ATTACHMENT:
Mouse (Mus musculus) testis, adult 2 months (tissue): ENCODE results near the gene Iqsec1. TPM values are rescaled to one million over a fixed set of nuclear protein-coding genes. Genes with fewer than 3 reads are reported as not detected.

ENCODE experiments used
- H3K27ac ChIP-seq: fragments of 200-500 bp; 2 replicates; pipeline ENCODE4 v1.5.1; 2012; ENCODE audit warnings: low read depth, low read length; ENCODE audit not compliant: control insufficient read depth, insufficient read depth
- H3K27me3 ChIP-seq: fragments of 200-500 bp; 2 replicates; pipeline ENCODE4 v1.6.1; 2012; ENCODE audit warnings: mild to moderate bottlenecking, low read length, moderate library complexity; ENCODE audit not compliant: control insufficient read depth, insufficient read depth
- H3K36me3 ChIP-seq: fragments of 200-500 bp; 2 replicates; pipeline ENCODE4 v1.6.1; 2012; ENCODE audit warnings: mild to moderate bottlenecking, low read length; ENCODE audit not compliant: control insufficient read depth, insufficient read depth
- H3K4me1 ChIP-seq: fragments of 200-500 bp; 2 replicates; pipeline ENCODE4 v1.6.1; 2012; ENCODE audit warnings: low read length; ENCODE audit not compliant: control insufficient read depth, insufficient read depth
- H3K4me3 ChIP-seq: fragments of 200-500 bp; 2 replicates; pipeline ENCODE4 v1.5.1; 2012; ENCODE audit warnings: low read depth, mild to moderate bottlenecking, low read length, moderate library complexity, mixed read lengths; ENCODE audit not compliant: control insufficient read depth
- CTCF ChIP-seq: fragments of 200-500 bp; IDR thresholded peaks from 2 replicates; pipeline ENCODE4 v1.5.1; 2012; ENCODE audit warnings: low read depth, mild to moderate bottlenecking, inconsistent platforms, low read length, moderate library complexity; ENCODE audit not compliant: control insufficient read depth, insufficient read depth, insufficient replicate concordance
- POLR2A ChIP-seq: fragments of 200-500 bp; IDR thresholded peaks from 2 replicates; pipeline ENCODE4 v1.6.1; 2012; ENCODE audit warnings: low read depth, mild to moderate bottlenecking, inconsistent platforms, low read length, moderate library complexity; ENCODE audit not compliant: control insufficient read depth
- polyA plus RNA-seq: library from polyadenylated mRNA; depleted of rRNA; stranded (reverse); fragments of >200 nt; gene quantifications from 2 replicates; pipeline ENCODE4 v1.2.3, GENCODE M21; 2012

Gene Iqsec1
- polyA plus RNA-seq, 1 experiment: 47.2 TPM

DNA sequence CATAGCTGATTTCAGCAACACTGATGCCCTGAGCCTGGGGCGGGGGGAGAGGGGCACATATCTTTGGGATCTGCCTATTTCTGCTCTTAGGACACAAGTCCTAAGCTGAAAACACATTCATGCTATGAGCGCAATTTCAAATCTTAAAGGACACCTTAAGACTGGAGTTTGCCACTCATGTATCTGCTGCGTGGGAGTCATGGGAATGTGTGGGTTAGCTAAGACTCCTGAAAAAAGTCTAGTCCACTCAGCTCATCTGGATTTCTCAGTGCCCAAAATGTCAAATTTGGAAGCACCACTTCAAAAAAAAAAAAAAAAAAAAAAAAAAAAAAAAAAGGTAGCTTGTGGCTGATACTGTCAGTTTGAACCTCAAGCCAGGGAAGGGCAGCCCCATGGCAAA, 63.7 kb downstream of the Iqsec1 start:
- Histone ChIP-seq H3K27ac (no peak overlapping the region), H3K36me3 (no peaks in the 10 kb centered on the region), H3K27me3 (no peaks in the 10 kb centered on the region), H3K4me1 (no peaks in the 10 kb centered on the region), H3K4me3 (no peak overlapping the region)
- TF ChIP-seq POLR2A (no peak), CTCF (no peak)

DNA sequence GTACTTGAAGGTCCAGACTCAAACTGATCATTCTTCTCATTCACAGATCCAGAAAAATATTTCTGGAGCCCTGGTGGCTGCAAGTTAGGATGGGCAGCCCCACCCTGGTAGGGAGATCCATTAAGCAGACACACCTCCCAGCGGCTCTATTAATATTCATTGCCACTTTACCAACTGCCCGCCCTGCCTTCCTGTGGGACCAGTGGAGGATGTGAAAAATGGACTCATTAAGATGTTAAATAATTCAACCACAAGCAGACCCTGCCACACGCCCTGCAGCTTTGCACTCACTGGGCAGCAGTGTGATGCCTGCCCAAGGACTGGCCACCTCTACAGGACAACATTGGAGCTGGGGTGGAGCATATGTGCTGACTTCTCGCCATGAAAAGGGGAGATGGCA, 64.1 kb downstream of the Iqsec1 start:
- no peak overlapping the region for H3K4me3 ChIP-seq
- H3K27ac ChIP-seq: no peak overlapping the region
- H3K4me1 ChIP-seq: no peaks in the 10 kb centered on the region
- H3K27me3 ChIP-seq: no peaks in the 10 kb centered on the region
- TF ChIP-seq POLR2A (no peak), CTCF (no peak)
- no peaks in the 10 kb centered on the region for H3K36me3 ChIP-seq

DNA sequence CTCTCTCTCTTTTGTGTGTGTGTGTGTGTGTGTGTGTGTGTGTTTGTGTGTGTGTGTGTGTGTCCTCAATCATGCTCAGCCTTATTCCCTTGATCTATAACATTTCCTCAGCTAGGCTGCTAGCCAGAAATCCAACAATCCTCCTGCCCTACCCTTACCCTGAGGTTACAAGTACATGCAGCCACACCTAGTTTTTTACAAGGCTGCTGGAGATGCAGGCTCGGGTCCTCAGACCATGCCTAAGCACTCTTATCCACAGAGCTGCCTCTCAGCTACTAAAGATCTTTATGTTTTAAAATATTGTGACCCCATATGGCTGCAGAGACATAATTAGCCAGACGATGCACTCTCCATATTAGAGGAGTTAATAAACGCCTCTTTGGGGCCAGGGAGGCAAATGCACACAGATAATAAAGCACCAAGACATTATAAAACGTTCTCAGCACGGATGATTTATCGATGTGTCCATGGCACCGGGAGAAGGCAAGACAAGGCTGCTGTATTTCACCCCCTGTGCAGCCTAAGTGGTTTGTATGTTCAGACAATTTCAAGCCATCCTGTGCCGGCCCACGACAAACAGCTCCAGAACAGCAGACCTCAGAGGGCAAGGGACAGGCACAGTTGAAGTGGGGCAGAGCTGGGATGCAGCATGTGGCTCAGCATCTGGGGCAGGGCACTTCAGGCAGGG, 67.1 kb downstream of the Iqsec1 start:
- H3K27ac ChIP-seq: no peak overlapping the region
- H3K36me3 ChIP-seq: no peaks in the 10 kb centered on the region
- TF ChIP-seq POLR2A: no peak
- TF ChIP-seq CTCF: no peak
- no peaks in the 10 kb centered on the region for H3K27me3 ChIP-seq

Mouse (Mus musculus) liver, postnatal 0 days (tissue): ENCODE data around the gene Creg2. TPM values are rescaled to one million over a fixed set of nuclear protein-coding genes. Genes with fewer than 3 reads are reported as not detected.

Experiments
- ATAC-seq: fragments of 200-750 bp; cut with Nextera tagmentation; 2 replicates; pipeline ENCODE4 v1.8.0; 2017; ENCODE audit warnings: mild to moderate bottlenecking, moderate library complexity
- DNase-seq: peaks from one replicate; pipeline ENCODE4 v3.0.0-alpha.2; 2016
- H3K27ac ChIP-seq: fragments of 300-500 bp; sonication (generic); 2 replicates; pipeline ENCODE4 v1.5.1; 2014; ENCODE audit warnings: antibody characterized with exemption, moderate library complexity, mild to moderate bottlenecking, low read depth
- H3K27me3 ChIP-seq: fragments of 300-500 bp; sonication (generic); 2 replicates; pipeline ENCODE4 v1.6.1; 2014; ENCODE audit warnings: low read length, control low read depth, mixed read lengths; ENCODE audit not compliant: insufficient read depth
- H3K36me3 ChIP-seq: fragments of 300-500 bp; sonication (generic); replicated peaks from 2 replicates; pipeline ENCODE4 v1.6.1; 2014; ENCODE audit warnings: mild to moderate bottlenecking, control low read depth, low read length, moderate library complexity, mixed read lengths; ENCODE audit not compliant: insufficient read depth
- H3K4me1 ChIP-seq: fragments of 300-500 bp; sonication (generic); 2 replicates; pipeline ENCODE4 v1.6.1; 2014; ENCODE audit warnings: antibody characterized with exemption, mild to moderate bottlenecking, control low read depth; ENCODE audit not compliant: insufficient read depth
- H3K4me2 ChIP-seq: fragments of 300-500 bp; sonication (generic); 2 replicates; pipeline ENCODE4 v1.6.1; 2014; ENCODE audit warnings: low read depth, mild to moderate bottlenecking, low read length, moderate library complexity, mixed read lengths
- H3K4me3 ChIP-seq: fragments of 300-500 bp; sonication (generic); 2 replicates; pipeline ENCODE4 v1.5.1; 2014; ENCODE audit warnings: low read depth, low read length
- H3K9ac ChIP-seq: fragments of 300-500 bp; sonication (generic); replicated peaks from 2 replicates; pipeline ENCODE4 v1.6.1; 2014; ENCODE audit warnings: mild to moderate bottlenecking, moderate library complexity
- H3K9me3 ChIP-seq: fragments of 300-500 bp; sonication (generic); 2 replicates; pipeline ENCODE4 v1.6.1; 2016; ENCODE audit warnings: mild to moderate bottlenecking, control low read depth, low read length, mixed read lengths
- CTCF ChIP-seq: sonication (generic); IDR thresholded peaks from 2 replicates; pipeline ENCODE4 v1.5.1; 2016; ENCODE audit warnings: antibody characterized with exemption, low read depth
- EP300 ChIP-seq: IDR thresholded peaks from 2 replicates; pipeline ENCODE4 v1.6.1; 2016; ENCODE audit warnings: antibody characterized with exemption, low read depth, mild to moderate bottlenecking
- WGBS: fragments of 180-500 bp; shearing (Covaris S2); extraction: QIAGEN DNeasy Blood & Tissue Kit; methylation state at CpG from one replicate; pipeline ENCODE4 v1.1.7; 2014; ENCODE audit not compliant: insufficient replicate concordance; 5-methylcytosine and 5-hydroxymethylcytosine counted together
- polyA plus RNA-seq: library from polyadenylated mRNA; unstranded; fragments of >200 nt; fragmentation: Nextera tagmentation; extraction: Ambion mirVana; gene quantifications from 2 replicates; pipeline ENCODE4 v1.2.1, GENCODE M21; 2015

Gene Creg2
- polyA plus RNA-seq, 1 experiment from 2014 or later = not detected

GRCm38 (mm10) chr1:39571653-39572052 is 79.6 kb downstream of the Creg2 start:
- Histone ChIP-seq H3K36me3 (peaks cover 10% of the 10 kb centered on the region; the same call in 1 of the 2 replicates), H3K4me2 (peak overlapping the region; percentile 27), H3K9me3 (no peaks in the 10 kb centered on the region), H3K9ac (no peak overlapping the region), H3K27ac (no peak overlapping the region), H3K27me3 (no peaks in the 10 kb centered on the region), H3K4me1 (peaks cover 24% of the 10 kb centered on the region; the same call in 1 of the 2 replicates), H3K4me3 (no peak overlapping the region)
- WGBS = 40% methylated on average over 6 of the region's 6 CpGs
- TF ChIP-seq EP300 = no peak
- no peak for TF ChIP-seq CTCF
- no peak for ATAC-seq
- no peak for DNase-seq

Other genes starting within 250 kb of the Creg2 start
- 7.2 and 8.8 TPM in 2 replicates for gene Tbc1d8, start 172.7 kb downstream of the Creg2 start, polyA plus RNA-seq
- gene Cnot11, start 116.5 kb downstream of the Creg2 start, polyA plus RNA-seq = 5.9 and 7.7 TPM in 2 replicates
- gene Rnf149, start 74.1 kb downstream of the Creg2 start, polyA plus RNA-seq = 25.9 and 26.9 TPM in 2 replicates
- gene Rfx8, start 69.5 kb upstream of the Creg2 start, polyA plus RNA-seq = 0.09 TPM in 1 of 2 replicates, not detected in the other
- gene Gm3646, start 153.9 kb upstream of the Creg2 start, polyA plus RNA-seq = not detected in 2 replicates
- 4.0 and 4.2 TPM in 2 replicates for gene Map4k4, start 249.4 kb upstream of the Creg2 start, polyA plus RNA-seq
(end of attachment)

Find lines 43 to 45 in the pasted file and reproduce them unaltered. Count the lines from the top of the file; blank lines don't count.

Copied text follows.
- WGBS: fragments of 180-500 bp; shearing (Covaris S2); extraction: QIAGEN DNeasy Blood & Tissue Kit; methylation state at CpG from one replicate; pipeline ENCODE4 v1.1.7; 2014; ENCODE audit not compliant: insufficient replicate concordance; 5-methylcytosine and 5-hydroxymethylcytosine counted together
- polyA plus RNA-seq: library from polyadenylated mRNA; unstranded; fragments of >200 nt; fragmentation: Nextera tagmentation; extraction: Ambion mirVana; gene quantifications from 2 replicates; pipeline ENCODE4 v1.2.1, GENCODE M21; 2015

Gene Creg2